I am the plant manager of a company that has recently installed an airless spray unit to take advantage of its cost savings because of the increase in transfer efficiency. We are getting a condition that my people described to me as “tails” in the spray pattern using our new painting equipment. Naturally, the tails are causing paint film defects. We read all the articles on airless spray painting hoping to learn how to eliminate these tails. The manufacturer’s representative told us that the problem does not exist and even if it did, he would not know what to do to eliminate it. What should have been a dream-come-true, i.e. cost savings, has now become a nightmare. Is there somewhere we can go for information or someone to tell us what steps to take to eliminate this “tails” problem? B.J.
It sounds like someone was pulling your tail and you ended up chasing it. Perhaps the manufacturer’s representative is telling you the truth when he says that he does not recognize the problem. However, any responsible rep would refer a problem such as tails in a spray pattern or any other problem he doesn’t recognize to the spray equipment manufacturer. You may want to call the manufacturer yourself to get a definitive answer. I know he will help you solve the problem because his continuing business depends on satisfied customers.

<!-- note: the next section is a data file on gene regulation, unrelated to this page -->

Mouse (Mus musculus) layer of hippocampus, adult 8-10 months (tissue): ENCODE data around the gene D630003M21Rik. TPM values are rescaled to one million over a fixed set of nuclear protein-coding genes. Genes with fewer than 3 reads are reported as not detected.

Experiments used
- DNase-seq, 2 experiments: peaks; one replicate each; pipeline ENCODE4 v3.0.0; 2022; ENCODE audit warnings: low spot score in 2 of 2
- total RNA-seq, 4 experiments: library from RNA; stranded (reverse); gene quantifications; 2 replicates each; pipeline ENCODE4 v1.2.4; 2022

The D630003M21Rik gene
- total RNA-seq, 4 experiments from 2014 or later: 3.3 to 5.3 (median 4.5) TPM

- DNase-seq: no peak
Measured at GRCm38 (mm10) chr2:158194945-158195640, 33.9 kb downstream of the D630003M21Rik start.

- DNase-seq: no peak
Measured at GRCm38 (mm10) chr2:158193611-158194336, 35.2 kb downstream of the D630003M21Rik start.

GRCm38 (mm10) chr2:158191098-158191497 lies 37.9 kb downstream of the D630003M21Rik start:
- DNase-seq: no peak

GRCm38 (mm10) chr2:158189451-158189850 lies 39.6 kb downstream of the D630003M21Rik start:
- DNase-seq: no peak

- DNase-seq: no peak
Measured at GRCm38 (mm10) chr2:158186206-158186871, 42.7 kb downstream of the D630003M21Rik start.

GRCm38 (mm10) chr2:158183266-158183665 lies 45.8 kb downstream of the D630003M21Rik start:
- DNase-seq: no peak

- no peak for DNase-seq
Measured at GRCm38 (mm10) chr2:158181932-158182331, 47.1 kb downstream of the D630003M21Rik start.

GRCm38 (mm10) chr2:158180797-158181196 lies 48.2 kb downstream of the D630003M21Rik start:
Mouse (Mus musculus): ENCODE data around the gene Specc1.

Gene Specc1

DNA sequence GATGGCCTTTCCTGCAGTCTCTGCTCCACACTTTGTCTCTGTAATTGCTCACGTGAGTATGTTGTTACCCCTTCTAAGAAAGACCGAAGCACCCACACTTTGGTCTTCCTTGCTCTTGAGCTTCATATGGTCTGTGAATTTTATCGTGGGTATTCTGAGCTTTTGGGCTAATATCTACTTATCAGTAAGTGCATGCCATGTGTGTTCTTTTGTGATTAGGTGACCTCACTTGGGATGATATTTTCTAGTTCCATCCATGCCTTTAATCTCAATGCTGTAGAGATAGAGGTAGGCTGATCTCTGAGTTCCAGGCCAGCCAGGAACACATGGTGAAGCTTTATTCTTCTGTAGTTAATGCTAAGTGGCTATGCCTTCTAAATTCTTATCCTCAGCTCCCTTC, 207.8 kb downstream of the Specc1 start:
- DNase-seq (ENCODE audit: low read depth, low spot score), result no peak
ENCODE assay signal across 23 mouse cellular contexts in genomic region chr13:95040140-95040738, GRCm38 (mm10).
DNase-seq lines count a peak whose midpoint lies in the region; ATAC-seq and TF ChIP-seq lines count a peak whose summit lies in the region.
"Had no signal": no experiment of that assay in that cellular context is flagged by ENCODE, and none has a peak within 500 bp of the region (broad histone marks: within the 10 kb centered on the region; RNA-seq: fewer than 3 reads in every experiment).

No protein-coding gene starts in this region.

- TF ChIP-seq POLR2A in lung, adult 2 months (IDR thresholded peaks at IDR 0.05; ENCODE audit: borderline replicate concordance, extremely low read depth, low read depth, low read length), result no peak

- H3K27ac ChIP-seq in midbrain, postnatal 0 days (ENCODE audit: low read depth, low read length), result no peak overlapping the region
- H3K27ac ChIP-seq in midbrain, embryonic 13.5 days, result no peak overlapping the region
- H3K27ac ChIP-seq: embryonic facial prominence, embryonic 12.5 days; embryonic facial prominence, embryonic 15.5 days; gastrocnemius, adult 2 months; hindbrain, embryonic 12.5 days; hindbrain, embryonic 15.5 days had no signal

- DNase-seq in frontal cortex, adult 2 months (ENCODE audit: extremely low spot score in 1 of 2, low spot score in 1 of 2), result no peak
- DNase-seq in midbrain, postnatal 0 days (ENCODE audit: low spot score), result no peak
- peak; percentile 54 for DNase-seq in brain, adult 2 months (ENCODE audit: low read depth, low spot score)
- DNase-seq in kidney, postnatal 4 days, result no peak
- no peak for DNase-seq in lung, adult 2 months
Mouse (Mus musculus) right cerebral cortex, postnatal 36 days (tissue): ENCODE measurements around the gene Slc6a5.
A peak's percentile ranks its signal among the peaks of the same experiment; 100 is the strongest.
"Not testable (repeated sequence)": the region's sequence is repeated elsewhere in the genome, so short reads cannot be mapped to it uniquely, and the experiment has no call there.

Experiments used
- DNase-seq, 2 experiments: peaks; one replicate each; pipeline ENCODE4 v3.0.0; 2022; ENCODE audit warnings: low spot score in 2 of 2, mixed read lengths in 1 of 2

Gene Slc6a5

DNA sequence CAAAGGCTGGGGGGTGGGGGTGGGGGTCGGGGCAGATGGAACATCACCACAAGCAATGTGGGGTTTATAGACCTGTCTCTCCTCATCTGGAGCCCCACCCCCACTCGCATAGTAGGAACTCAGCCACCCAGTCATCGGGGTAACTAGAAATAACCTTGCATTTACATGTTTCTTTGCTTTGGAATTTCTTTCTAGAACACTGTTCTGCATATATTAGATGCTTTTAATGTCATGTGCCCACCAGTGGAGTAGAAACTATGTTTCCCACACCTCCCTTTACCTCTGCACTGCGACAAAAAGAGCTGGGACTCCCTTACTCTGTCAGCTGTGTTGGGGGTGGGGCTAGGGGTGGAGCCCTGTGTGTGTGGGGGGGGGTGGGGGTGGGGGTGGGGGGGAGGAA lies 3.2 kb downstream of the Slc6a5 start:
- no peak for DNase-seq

Now, back to the tale of the tails. Tails in airless spraying is a well-known problem. They are caused by incomplete atomization of the liquid throughout the spray pattern resulting in a solid stream when paint that is too high in viscosity is sprayed. This generally occurs at the outside edges of the of the spray pattern fan. Tails can often be eliminated by reducing the paint’s viscosity by thinning with solvent or by heating using an in-line heater, possibly by raising the fluid pressure. Changing spray nozzles may also eliminate this problem. In this age of regulation, adding solvents to reduce viscosity is discouraged.